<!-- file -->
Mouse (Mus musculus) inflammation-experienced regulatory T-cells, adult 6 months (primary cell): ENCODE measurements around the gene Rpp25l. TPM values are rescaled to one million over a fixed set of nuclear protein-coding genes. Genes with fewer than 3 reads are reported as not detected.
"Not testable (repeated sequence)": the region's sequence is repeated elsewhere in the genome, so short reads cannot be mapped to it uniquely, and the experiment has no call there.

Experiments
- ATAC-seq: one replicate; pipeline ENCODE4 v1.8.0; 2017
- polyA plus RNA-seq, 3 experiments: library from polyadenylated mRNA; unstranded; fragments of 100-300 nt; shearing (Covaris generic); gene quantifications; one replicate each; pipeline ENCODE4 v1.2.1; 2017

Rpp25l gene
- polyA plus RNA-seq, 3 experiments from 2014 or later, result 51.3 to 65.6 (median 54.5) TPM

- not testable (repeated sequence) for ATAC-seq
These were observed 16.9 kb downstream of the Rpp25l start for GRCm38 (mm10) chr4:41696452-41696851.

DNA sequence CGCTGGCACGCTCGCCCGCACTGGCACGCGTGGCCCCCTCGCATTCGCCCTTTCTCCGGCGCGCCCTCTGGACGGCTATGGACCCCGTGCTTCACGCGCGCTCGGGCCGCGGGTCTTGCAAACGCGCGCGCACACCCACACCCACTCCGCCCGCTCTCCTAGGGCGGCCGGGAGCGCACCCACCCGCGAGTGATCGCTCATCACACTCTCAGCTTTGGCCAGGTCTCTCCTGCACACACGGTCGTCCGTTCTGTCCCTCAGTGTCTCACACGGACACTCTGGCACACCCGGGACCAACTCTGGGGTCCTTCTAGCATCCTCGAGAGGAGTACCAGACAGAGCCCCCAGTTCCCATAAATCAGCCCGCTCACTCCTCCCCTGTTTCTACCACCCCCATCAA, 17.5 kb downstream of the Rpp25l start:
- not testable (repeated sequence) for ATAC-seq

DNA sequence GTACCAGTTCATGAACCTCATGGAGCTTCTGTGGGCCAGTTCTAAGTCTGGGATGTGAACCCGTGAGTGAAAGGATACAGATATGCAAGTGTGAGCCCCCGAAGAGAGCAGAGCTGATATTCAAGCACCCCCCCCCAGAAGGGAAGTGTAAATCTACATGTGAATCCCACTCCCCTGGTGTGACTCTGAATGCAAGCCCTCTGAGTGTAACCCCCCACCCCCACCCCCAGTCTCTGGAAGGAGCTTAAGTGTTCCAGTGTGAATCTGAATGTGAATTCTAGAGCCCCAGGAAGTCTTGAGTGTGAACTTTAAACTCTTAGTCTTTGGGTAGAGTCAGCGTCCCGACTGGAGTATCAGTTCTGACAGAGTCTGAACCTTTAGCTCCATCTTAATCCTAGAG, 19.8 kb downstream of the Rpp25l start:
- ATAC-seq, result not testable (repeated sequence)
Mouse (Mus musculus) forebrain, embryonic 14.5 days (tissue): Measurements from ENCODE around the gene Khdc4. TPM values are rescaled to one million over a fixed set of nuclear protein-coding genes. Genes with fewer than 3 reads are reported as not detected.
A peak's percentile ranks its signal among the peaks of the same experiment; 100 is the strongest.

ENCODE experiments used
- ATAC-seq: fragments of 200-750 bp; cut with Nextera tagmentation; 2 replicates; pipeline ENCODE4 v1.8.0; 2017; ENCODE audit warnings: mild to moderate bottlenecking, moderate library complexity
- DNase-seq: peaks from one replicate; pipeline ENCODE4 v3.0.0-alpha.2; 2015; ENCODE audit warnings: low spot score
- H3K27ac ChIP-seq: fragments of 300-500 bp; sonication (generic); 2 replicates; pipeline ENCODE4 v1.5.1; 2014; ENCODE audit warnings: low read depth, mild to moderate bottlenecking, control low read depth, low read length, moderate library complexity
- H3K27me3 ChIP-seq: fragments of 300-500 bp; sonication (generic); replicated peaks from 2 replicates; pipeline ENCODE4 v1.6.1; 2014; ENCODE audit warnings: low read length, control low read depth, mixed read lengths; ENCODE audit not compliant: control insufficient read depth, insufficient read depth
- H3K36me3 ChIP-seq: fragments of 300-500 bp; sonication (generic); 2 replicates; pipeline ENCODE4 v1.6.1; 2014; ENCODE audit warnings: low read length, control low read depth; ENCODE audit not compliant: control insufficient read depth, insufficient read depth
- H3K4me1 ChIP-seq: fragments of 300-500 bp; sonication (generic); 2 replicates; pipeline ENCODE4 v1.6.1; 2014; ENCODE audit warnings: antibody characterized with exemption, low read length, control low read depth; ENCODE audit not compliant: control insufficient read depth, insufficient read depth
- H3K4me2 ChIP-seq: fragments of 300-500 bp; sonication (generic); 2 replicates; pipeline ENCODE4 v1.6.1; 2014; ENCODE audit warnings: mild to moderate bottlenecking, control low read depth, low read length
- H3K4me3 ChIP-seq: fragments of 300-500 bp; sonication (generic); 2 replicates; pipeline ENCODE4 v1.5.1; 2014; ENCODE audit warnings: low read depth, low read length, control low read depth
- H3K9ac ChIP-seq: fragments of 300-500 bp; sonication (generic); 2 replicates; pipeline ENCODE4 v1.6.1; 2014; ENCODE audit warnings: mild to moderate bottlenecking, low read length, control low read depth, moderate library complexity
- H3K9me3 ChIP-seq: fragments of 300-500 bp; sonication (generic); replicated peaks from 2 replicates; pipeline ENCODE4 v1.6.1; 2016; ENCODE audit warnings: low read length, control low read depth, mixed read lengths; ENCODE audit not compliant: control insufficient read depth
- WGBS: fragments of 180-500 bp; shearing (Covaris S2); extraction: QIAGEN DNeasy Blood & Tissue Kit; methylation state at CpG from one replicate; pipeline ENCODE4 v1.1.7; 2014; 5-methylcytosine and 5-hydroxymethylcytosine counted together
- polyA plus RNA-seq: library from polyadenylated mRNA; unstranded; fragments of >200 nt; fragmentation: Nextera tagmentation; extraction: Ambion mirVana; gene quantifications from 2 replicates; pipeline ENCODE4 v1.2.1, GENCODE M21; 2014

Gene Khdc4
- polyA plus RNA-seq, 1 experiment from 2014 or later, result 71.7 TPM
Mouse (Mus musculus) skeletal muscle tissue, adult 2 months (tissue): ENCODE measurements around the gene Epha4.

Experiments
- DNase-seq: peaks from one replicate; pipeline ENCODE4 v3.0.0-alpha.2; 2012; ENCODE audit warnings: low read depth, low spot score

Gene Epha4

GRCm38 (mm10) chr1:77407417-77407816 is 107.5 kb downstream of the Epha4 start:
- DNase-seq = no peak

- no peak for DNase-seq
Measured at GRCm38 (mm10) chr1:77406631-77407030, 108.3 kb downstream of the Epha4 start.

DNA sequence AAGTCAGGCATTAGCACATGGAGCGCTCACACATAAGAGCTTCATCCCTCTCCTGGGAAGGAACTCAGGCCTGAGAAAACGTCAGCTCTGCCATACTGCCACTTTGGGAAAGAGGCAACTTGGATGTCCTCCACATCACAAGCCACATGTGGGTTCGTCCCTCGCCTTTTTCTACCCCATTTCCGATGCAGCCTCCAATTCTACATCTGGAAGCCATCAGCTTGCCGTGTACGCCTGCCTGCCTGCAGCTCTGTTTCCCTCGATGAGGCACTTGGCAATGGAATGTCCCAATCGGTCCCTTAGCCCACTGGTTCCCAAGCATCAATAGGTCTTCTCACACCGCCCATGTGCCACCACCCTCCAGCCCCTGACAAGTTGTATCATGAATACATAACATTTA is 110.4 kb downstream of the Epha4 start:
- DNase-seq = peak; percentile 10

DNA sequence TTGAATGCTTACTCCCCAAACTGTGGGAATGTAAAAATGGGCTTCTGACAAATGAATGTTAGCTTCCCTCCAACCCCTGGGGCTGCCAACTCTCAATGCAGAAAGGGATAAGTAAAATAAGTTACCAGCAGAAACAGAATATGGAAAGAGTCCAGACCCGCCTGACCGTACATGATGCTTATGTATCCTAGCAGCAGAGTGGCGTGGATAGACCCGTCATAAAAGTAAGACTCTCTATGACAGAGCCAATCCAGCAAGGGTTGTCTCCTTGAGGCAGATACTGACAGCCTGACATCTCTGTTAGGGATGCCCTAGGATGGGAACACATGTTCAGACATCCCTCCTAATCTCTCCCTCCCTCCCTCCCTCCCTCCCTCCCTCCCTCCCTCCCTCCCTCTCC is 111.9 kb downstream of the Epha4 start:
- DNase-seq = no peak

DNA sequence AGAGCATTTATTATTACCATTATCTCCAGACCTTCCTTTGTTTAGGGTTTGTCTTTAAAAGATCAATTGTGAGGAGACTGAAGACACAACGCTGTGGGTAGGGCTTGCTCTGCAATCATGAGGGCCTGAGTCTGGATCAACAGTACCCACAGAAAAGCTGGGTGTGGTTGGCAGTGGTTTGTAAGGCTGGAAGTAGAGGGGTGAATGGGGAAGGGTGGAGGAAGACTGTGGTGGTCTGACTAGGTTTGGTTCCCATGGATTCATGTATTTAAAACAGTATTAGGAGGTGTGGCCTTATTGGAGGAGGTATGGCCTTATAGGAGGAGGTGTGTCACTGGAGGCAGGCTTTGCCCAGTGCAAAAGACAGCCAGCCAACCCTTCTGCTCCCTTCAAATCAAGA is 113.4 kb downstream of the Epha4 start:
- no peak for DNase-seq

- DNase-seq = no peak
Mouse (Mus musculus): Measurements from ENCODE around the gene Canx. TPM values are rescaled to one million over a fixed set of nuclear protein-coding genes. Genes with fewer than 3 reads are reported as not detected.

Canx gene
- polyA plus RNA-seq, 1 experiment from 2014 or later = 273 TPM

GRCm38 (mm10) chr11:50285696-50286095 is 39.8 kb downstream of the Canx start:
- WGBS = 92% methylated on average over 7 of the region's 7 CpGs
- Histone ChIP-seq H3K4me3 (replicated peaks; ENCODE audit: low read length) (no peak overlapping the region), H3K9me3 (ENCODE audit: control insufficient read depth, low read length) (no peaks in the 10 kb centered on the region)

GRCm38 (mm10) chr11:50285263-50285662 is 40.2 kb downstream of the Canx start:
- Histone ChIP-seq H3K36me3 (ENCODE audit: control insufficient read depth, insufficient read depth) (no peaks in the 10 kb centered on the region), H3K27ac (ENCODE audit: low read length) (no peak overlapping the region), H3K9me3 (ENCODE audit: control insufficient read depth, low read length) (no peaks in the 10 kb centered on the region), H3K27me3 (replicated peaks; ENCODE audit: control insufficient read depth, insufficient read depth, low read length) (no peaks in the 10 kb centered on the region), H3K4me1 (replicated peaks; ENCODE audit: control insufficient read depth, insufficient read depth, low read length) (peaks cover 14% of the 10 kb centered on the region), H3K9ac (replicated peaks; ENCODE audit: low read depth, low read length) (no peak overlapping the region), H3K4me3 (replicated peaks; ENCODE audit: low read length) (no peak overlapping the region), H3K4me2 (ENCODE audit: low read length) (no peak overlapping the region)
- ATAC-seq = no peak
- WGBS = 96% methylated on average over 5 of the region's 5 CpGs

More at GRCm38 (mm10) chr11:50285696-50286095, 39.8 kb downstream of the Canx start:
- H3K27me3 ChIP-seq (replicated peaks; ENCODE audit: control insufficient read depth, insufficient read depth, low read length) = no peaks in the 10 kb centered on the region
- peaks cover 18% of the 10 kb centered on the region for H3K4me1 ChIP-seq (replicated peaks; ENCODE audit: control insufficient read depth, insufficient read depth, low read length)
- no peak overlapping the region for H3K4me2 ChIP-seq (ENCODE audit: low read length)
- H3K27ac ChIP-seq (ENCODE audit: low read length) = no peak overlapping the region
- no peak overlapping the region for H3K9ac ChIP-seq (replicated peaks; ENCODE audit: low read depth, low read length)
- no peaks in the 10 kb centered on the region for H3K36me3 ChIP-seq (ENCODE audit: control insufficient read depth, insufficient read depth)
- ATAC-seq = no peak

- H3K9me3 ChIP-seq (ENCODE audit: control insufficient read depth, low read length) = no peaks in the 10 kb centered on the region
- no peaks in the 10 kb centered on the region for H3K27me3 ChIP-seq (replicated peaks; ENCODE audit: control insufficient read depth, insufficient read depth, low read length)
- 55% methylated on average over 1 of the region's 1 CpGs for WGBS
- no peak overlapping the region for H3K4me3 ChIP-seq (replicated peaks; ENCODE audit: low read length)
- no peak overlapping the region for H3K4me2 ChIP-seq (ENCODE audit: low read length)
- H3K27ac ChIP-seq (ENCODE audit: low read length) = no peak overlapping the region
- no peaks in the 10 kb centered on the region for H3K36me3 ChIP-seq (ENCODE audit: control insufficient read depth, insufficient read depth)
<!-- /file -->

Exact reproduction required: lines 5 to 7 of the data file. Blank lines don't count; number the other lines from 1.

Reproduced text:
- polyA plus RNA-seq, 3 experiments: library from polyadenylated mRNA; unstranded; fragments of 100-300 nt; shearing (Covaris generic); gene quantifications; one replicate each; pipeline ENCODE4 v1.2.1; 2017

Rpp25l gene
- polyA plus RNA-seq, 3 experiments from 2014 or later, result 51.3 to 65.6 (median 54.5) TPM